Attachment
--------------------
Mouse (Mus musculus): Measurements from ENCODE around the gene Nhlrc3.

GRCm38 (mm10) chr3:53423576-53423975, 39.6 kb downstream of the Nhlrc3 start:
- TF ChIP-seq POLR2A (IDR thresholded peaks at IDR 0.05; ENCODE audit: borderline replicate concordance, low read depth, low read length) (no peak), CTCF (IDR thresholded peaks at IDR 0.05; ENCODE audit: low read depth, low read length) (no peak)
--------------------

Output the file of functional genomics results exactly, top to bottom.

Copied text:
Mouse (Mus musculus): Measurements from ENCODE around the gene Nhlrc3.

GRCm38 (mm10) chr3:53423576-53423975, 39.6 kb downstream of the Nhlrc3 start:
- TF ChIP-seq POLR2A (IDR thresholded peaks at IDR 0.05; ENCODE audit: borderline replicate concordance, low read depth, low read length) (no peak), CTCF (IDR thresholded peaks at IDR 0.05; ENCODE audit: low read depth, low read length) (no peak)